The goal is not to reach a point of significant overload. Rather, on a scale of 1 to 10 (1 being very, very light activity, 10 being an all-out exertion) aim for a level 6 or 7.
Some athletes may benefit from a complete break from resistance training often called an unloading week. This is particularly the case for athletes such as rugby and football players who spend a great deal of time lifting heavy weights.
Whether this unloading week is incorporated into the off season traiing period or not, strength training should focus on compensation work involving muscle groups that receive little attention during the preparatory and competitive phases (3).
Resistance sessions during off-season training must also be relatively light intensity – 50% of 1-RM and 2-3 sessions per week is ample. The use of stability ball exercise and resistance band exercisescan help to target specific stabilizer muscle groups.
Plenty of stretching can help to alleviate stiffness associated with an intense trainng period. Static stretching exercises should be completed daily if possible. It may also be worth considering incorporating self myofascial release exercises to regenerate muscles and connective tissue if these are not already employed.
Sample Off Season Resistance Training Program
Weight: 50% 1RM
Push Up with Stability Ball and Medicine Ball
- Start by placing your hands on a balance board and your feet on top of a stability ball.
- Move into a plank position and maintain your balance by extending your arms.
- Proceed to bend your elbows while maintaining your balance until your elbows are bent to about 90 degrees.
- Extend your elbows until you reach full extension.
- Keep your abs drawn in tight to maintain good technique.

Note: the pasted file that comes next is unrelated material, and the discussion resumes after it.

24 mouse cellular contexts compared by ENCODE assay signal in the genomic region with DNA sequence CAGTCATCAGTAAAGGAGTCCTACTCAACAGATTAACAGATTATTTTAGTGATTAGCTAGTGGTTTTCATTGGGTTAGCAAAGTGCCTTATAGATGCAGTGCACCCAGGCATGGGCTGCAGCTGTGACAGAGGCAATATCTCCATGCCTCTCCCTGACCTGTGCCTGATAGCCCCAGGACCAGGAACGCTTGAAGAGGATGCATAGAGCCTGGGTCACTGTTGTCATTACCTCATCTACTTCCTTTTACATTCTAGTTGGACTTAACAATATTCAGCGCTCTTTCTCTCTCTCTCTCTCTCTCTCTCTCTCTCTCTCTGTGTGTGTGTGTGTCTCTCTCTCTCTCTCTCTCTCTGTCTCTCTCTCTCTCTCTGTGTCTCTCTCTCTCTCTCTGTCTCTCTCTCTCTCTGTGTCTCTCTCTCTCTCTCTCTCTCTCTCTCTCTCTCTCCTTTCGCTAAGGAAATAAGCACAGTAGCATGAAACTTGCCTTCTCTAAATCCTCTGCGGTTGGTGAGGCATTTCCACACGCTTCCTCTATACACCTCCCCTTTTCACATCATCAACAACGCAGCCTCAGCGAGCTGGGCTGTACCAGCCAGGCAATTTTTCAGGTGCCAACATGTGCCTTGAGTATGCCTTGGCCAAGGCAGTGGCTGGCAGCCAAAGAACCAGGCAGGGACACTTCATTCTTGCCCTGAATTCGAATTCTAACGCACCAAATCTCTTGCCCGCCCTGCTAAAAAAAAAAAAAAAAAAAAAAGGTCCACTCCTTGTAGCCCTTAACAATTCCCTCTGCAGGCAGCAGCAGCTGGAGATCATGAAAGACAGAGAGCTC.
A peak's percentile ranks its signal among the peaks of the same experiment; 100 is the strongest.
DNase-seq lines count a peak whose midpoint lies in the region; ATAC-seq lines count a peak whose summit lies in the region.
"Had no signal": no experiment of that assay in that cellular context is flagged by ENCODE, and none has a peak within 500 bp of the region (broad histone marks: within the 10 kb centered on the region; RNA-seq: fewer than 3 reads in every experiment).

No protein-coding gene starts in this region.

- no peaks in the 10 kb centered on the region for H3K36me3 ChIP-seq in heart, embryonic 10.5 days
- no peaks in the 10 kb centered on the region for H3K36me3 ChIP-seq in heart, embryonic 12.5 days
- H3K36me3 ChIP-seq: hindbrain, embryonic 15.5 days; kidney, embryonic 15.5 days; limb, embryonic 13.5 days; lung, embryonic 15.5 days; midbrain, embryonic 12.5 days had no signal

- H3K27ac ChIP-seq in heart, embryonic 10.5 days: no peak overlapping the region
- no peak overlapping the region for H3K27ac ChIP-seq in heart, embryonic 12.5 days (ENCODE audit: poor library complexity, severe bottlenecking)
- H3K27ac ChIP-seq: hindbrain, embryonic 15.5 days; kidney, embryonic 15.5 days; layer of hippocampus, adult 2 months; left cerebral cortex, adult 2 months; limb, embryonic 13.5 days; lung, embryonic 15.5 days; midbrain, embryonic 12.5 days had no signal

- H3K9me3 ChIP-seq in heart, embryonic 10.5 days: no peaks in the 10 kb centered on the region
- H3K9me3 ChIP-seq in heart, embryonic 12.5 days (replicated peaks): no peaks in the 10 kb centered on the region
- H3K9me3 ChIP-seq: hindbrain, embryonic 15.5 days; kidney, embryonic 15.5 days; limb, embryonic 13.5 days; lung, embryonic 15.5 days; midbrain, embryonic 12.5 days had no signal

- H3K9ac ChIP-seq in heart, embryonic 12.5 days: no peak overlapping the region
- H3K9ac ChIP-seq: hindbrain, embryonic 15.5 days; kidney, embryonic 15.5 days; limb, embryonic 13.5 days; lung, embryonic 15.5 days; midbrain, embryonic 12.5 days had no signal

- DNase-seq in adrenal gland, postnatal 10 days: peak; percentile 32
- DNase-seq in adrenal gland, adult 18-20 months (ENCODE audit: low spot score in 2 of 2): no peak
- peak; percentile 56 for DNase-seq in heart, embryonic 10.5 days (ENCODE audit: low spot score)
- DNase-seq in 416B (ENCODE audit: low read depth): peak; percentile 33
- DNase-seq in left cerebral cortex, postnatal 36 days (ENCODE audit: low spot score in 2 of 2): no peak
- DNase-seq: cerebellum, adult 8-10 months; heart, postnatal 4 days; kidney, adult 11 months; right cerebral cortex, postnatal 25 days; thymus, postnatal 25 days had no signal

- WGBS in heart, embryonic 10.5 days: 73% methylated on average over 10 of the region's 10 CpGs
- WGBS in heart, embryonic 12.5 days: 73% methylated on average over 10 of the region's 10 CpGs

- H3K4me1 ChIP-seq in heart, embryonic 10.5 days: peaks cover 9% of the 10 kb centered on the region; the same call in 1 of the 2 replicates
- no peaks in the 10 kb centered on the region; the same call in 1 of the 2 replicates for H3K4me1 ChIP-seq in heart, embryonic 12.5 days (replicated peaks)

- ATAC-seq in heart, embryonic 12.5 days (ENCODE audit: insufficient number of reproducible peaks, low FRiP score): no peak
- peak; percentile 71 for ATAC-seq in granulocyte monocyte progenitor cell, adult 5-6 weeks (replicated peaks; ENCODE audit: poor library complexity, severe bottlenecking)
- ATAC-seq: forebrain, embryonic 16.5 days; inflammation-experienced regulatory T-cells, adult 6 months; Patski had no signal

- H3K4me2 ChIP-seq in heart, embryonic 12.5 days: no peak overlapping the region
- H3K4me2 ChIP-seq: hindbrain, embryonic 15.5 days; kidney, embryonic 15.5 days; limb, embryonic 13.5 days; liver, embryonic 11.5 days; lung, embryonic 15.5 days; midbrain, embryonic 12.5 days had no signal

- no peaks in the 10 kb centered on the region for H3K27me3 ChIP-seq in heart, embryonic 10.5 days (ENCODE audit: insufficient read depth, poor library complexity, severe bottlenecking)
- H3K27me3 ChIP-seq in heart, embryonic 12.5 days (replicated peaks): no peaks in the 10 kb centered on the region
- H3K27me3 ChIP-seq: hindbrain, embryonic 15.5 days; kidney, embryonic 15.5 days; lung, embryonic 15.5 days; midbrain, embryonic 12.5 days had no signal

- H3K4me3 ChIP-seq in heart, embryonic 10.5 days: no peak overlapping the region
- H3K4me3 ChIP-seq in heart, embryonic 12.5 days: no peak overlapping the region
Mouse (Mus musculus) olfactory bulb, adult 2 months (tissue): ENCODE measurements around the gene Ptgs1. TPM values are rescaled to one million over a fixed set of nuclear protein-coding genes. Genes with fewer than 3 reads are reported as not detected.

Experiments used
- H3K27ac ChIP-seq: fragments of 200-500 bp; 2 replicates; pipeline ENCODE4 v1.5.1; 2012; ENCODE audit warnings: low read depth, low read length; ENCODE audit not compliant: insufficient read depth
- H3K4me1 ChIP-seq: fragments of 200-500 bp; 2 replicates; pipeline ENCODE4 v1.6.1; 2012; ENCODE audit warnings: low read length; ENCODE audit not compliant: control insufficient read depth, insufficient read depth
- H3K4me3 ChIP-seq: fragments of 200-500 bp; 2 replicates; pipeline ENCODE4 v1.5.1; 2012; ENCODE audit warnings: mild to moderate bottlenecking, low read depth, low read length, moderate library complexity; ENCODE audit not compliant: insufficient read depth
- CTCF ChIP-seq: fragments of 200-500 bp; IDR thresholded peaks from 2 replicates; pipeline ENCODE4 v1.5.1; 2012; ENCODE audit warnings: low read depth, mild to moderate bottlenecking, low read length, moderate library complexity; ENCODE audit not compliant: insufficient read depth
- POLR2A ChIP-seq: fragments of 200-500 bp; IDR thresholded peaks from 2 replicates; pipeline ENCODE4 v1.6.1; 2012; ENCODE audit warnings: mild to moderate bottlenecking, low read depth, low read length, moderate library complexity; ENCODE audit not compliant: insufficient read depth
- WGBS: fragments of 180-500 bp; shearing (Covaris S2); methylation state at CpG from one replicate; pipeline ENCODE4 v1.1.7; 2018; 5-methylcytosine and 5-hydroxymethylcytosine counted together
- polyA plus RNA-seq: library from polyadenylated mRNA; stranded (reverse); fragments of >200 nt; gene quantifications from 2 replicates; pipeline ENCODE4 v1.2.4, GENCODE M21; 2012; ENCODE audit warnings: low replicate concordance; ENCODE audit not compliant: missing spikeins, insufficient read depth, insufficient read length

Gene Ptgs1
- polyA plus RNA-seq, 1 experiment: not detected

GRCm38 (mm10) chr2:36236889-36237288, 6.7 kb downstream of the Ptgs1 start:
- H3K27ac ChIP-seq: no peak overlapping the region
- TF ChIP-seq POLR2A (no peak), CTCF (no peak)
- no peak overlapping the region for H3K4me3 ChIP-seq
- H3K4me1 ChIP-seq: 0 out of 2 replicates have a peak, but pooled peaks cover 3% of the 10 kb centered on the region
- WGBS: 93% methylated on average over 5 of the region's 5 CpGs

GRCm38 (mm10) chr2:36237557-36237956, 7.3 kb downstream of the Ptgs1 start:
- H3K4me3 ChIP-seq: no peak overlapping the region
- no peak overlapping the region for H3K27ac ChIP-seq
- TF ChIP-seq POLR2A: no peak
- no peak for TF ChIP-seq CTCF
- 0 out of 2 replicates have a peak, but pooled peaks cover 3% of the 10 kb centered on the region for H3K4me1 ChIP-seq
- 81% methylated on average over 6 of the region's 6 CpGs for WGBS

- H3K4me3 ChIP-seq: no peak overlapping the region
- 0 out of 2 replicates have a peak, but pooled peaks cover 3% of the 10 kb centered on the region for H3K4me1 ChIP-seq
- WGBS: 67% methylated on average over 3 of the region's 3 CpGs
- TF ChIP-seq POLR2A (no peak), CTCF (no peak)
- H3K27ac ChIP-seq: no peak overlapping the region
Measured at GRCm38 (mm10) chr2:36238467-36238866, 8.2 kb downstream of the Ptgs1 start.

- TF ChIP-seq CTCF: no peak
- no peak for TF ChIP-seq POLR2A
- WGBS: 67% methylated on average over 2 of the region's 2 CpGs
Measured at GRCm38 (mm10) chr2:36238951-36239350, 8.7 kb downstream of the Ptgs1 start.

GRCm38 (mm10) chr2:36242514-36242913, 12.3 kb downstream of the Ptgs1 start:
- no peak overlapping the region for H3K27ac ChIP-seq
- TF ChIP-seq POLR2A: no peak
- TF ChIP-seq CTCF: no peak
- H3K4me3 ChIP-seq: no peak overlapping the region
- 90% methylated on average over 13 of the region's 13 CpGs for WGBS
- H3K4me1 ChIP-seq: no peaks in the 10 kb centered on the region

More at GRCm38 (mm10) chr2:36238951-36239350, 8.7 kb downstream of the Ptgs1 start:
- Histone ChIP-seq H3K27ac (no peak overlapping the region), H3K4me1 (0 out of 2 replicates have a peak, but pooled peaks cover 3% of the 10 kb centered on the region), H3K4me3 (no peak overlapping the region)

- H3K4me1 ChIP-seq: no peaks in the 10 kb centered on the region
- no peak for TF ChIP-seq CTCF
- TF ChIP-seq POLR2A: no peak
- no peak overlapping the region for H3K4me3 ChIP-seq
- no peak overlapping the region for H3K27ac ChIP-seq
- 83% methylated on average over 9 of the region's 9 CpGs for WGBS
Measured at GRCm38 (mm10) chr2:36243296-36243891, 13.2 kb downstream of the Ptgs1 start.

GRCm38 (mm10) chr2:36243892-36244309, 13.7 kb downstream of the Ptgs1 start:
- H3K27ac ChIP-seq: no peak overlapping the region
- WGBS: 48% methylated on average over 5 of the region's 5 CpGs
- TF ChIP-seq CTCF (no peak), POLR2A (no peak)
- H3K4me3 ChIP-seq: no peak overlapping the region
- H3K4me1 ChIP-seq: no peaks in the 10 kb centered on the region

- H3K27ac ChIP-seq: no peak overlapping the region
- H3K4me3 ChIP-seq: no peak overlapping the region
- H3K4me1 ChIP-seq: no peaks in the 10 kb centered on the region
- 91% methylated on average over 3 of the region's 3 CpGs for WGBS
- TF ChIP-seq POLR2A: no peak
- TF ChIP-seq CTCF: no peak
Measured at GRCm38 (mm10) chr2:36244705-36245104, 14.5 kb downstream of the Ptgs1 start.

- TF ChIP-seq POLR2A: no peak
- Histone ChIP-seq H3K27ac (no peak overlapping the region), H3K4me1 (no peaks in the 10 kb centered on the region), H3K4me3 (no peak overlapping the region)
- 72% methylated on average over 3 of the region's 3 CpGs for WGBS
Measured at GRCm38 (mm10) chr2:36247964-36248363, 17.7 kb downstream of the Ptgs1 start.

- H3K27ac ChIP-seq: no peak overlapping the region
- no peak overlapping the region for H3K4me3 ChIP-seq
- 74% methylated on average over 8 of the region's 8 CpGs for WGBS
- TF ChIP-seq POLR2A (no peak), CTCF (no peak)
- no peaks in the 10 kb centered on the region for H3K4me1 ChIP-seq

Reverse Crunch with Stability Ball
- Start position: Lie with back on floor with hips flexed at 90′ and feet in air. Place a ball between your legs and squeeze with your lower legs.
- Leading with the heels towards the ceiling, raise glutes (butt) off floor.
- Return to start position.
- Remember keep legs from swinging to prevent momentum throughout the exercise.
One Leg Squat
- Stand with feet hip width apart with knees slightly bent and toes pointing forward holding weight plates.
- Start position: Lift one foot off ground and extend leg forward. Extend arms forward at hip level.
- Lower body by flexing at the hips and knees. Upper body can flex forward at the hips slightly (~5′) during movement. Be sure to “sit back” so that knees stay over the feet.
- Once thigh is slightly above parallel (as shown) return to start position.
- Remember to keep head and back straight in a neutral position – hyperextension or flexion may cause injury. Keep weight over the middle of foot and heel, not the toes. Keep abdominals tight throughout exercise by drawing stomach in toward spine.
Trunk Rotations with Toning Bar
- Balance yourself using your knees on the ball and the toning bar placed on your shoulders.
- Keeping your trunk in an upright posture rotate your shoulders to each side.
- Repeat for the prescribed number of repetitions.
Bent Over Row with Stability Ball
- Lie face down on a stability ball so that the ball is under your lower abdomen.
- Holding two dumbbells row them up towards your shoulders keeping your elbows out wide and back staying flat.
- Remember to pinch your shoulder blades together as you row and keep your upper body stable.
Back Extension on Ball
- Lie face down on stability ball with knees and feet on floor.
- Stability ball placement should be at abdominal to lower chest region.
- With hands on chest, raise trunk 4-8 inches.
- Lower to start position.
- To increase intensity, position ball down towards hips, feet wide with knees off floor. Hands may be placed behind head and overhead to further increase resistance. To increase stability, place feet against wall or stationary object.